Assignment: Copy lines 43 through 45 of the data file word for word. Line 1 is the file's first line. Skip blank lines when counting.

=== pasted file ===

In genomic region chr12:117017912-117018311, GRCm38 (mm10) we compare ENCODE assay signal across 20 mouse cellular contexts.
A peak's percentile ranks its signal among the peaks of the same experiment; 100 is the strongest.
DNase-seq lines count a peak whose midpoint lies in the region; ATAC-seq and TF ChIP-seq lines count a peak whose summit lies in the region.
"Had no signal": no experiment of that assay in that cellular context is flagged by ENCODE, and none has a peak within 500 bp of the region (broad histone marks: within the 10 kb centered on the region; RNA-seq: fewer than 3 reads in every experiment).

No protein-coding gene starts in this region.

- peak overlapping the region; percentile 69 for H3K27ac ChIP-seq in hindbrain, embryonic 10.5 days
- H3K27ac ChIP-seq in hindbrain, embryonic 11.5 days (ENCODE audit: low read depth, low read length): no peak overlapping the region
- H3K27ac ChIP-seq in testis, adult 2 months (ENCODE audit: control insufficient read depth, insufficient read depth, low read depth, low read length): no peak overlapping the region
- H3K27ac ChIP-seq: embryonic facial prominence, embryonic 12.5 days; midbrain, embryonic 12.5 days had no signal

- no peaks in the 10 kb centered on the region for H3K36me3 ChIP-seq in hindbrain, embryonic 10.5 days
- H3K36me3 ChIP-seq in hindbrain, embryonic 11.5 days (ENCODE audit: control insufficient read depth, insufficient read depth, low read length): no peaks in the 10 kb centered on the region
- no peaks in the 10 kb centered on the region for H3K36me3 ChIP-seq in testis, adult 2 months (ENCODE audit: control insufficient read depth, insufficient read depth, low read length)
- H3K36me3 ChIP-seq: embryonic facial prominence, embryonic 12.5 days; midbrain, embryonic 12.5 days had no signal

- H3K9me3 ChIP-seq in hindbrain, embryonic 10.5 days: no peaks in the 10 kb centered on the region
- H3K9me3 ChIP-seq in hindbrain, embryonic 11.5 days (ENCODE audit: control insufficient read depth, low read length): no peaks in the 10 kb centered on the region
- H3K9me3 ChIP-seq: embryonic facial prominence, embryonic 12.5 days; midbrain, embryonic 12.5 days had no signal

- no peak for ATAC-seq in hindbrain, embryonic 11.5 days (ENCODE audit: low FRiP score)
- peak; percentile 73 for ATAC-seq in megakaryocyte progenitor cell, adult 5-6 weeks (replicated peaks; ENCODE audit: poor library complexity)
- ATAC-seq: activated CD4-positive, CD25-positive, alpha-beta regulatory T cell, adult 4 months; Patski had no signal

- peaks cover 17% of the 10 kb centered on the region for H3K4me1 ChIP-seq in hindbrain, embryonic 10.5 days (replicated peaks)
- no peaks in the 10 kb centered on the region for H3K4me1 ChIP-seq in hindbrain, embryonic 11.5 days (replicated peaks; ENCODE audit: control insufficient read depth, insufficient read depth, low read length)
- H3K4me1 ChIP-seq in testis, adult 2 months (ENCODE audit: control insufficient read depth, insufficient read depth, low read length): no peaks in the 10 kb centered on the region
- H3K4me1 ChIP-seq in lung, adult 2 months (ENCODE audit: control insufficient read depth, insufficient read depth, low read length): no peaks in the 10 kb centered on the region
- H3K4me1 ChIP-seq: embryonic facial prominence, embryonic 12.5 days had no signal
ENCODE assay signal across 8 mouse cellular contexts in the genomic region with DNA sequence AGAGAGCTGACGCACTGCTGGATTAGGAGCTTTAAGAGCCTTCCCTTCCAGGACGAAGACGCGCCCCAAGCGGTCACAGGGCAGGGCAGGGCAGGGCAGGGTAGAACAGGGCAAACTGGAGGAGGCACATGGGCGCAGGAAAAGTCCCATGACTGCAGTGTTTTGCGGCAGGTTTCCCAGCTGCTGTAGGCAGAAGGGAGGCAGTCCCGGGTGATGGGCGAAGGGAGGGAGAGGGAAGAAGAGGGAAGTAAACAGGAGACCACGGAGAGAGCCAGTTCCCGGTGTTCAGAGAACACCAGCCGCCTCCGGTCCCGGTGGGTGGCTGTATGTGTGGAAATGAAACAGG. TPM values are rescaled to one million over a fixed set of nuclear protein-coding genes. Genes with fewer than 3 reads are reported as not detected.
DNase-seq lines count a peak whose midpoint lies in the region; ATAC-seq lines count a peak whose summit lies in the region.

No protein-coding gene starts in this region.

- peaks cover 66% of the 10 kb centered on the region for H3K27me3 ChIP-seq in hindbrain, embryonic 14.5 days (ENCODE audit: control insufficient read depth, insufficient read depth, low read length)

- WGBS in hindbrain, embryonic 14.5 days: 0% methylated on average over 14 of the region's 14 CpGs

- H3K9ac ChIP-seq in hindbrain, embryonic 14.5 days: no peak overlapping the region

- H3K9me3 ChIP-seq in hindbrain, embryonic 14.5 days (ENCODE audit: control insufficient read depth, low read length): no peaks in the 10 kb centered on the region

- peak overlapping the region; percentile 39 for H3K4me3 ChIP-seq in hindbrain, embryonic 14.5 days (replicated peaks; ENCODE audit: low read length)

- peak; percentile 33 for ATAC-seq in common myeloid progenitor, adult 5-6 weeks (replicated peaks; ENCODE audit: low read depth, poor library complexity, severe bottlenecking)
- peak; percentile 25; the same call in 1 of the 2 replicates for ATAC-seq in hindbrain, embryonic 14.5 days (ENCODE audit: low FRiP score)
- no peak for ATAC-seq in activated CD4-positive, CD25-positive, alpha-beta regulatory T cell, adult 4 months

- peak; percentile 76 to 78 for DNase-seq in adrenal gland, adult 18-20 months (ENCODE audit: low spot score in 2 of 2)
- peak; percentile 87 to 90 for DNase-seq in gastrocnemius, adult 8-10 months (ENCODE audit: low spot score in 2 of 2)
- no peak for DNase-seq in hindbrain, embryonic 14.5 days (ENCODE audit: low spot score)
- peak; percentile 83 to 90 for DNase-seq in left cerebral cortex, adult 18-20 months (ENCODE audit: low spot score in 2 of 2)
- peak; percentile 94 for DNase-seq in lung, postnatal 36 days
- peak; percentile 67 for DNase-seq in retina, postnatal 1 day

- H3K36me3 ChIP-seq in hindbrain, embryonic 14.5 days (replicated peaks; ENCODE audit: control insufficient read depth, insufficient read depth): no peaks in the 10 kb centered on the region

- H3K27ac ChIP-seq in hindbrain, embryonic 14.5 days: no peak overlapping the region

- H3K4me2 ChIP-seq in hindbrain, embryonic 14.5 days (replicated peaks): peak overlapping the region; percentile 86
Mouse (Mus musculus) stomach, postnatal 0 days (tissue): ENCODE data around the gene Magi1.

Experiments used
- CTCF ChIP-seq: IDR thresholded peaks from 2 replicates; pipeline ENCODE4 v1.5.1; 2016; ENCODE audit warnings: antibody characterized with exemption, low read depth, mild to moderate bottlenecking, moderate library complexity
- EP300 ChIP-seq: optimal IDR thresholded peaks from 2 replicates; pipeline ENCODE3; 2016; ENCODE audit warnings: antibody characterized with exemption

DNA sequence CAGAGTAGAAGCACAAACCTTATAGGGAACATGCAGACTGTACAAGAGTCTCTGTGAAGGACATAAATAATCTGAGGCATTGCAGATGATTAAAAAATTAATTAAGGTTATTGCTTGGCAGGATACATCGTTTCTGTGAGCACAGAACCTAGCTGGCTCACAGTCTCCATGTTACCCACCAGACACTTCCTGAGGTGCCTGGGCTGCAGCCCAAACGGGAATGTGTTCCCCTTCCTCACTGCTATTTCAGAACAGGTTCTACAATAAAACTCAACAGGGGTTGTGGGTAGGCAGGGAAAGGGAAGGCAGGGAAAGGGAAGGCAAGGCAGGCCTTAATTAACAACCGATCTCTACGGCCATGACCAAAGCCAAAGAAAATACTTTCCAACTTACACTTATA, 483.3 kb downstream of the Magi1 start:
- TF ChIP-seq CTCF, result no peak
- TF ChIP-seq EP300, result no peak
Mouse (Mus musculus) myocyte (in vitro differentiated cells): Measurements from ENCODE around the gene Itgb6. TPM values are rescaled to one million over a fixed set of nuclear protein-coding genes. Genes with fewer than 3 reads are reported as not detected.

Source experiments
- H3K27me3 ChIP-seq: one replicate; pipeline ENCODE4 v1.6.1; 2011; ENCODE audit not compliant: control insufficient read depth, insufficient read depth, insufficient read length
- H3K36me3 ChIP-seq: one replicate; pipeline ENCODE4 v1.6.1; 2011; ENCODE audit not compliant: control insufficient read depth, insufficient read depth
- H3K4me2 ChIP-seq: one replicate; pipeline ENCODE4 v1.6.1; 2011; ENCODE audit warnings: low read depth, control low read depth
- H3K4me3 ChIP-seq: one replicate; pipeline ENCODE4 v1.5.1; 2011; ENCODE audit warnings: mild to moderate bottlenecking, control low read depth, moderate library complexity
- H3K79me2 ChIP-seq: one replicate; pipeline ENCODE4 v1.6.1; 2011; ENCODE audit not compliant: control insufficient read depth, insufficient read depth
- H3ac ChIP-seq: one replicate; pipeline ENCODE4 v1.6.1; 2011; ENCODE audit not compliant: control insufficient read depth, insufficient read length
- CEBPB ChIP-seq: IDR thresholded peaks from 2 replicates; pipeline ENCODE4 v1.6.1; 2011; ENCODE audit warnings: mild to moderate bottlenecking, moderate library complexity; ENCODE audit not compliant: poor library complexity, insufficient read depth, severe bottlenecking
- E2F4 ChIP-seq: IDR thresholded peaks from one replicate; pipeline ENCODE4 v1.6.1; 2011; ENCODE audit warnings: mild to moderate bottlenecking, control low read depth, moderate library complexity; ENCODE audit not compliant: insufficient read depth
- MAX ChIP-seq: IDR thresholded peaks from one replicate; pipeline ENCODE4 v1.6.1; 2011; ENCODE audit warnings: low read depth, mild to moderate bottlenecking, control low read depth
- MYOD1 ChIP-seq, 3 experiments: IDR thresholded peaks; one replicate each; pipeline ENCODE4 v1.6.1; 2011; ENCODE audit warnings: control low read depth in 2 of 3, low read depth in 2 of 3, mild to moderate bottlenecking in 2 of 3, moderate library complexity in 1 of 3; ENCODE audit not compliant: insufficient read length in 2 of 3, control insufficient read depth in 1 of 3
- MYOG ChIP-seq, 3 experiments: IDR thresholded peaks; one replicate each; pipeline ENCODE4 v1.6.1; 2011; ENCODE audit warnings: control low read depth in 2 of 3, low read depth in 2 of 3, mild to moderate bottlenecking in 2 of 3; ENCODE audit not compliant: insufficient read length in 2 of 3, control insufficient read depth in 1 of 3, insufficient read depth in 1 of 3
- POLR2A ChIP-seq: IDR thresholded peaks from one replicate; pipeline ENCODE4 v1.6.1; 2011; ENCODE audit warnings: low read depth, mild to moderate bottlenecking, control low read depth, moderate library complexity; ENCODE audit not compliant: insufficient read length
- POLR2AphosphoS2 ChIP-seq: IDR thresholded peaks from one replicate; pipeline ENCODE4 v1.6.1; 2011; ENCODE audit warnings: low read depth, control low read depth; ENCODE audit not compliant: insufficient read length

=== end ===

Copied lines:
- H3K27ac ChIP-seq in hindbrain, embryonic 14.5 days: no peak overlapping the region

- H3K4me2 ChIP-seq in hindbrain, embryonic 14.5 days (replicated peaks): peak overlapping the region; percentile 86
Mouse (Mus musculus) stomach, postnatal 0 days (tissue): ENCODE data around the gene Magi1.